Kids Climbing At Elite Levels

Cameron Horst Climbing 5.14a
2012 seems to mark the year of the pre-teen protégé.  Cameron Horst, an 11 year old climber from PA has sent a number of 5.14a routes this year.  His latest send was  James Litz’s Private Halfenheimer (5.14a) at Ten Sleep in Wyoming.

Brooke Raboutou, also age 11, has ticked off some pro level climbs this year with her most recent send of Welcome to Tijuana (5.14b).  This send has made her the youngest person in the world to climb 5.14a.

These two young climbers follow the path blazed by Adam Ondra when he became the youngest climber to send 5.14b at age 11 in 2004.

These amazing feats seem to be accomplished through hard work, specific training, and family vacations centered around climbing and projecting.  This dedication is not to be undertaken lightly and seems a bit beyond my level of climbing commitment (both for us and our children).  I do, however, want to identify a few things to emulate in hopes that just a little bit of their climbing magic rubs off on us.

1.  Eric Horst is Cameron’s Dad. He’s one of the most prominent authors on climbing training, authoring a great book about how to climb 5.12 that focuses on training for climbing.  So number one on my list is to actually “train” for climbing.  Rather than use this as a vague “maybe it’ll happen someday”, I have identified a few reasonable goals for improving my physical training A) Laps on Top Roped Climbs at the Gym, once a week to build both strength and endurance. B) 2-3 times a week distance running to boost aerobic conditioning. C) Abs.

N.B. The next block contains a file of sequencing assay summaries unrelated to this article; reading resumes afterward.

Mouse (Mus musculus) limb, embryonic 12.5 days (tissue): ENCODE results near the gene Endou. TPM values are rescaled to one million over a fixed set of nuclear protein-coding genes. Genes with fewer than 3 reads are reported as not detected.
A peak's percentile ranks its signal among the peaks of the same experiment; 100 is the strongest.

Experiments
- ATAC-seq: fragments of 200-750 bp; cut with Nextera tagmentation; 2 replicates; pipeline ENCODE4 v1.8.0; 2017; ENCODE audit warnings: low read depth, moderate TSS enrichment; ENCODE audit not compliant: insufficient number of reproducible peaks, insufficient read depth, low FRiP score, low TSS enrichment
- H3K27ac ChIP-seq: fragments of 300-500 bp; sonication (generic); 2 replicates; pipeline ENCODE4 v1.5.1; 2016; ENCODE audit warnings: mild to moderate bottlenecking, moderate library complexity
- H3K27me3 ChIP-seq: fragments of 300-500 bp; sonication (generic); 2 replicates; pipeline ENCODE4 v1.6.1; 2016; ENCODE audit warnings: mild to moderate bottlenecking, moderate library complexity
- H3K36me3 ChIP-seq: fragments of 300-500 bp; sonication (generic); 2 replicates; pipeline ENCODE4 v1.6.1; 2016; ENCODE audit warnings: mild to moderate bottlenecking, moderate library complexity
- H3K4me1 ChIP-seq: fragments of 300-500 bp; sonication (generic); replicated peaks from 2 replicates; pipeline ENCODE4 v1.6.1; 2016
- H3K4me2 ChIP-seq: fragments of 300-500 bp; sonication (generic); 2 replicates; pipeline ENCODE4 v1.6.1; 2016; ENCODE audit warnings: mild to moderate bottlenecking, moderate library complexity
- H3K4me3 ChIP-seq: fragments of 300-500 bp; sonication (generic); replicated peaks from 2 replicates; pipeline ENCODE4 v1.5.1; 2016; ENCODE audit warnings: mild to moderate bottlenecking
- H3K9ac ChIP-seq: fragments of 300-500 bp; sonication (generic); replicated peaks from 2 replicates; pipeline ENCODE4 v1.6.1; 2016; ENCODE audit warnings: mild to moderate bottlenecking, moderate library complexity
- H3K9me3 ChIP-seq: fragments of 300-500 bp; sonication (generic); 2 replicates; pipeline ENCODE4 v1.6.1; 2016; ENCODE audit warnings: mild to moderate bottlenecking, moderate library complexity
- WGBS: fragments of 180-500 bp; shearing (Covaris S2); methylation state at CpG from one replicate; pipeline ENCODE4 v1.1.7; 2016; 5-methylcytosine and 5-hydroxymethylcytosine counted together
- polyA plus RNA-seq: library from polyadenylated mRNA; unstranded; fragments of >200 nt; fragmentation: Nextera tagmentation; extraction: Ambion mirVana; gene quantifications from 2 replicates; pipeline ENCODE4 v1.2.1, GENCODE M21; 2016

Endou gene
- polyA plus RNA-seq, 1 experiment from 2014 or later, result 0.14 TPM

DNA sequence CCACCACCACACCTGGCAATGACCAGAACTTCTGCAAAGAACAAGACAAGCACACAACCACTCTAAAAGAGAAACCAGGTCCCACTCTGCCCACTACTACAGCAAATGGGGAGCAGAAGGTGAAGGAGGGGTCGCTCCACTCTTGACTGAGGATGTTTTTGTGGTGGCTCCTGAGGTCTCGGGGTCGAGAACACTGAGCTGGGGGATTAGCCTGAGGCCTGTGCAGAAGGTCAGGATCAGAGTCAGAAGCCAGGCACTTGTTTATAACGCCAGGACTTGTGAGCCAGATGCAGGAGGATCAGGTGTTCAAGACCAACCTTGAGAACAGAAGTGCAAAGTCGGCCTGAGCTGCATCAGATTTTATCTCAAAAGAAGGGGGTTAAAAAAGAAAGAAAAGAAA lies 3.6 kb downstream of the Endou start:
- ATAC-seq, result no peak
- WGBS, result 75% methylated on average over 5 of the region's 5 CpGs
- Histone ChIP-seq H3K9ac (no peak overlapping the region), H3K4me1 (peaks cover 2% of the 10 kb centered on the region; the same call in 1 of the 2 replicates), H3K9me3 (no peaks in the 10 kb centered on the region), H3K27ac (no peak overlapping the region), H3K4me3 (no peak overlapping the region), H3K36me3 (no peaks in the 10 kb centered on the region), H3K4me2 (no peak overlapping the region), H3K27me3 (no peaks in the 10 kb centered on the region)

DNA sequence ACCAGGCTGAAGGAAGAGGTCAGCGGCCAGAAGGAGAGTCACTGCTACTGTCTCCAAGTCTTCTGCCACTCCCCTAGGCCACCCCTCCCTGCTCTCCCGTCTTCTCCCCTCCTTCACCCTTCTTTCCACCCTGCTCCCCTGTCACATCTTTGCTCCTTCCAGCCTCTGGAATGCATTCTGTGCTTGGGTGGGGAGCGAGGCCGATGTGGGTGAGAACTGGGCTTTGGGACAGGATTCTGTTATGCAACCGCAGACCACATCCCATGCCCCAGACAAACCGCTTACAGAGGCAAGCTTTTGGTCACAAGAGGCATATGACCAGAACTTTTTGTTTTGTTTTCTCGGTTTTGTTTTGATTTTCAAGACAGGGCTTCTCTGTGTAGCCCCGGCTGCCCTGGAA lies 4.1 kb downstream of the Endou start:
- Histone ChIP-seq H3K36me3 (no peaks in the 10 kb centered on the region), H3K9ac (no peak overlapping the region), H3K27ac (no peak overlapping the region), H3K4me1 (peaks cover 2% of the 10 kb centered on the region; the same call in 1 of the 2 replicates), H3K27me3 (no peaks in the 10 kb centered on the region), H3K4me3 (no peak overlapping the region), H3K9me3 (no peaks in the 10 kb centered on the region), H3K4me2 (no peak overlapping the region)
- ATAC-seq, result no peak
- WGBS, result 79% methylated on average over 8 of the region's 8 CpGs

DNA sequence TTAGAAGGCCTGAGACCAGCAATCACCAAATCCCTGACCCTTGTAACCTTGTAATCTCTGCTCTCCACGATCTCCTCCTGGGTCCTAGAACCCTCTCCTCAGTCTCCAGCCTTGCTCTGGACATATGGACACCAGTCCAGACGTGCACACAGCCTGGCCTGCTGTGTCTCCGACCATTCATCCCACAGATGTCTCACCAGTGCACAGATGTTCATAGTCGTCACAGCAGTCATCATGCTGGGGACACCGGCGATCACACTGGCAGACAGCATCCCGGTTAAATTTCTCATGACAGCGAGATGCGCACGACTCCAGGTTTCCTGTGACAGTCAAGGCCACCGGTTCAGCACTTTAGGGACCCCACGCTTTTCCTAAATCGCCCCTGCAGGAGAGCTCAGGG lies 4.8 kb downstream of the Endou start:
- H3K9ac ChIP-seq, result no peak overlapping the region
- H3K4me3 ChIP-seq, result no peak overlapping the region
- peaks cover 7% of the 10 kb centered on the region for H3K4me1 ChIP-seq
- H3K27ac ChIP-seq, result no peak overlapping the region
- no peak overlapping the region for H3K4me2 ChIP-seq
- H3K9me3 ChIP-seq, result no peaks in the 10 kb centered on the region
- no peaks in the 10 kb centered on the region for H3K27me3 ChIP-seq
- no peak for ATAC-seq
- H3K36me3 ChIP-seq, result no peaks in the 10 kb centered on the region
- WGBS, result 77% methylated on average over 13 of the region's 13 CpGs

You’ll notice that my number one is pretty conservative.  I’m not training for Worlds, just hoping to continue to climb hard and improve my abilities.

2.  ”Project” Routes.  Because we often climb with the kids, we usually just give a route a few tries and then switch it up, giving someone else a chance, or moving on to another route.  To become better, we need to focus and project routes so as to learn the techniques, strengths, and endurance required to move to the next grade/level of climbing. We’ve known that this is a weakness in our climbing in the past, but we haven’t really worked to fix it.  Our goal isn’t to chase hard climbs so much as climb the classic routes.

Ultimately, I’m outlining a few strategies that I think are reasonable for us to do.  Are we going to light the world on fire climbing 5.14 next week? Not likely. Not everyone climbs with the level of commitment required by those like Cameron and Brooke.  Still, we can learn from their commitment and challenge ourselves to meet our own climbing goals, whatever they might be.  What is one small thing you can do to improve your climbing?

One response to “Kids Climbing At Elite Levels”

  1. cliffmama says:

    Timely article, seems like these kids are going far beyond the expectations of what we thought kids could do at this age. My own kids blew me away, certainly not at the elite level, but watching my daughter top rope 5.10 when she was a tiny petite little 10 year old in pigtails exceeded what I thought an average (as in not training for climbing) kid could do. It’s great that Eric has 2 kids who love to climb and can focus their vacations on climbing. His boys are really into it. I’ve climbed with them and his kids are ambitious. Their parents don’t have to push them. Another kid superstar in the news is Ashima Shiraishi, who is bouldering V13. When I first met her when she was a tiny 6 or 7 year old, I watched her casually cruise a 5.6 overhanging multipitch climb at the Gunks. Her instant love of the sport and natural ability made it clear she was child prodigy material. These kids are an inspiration.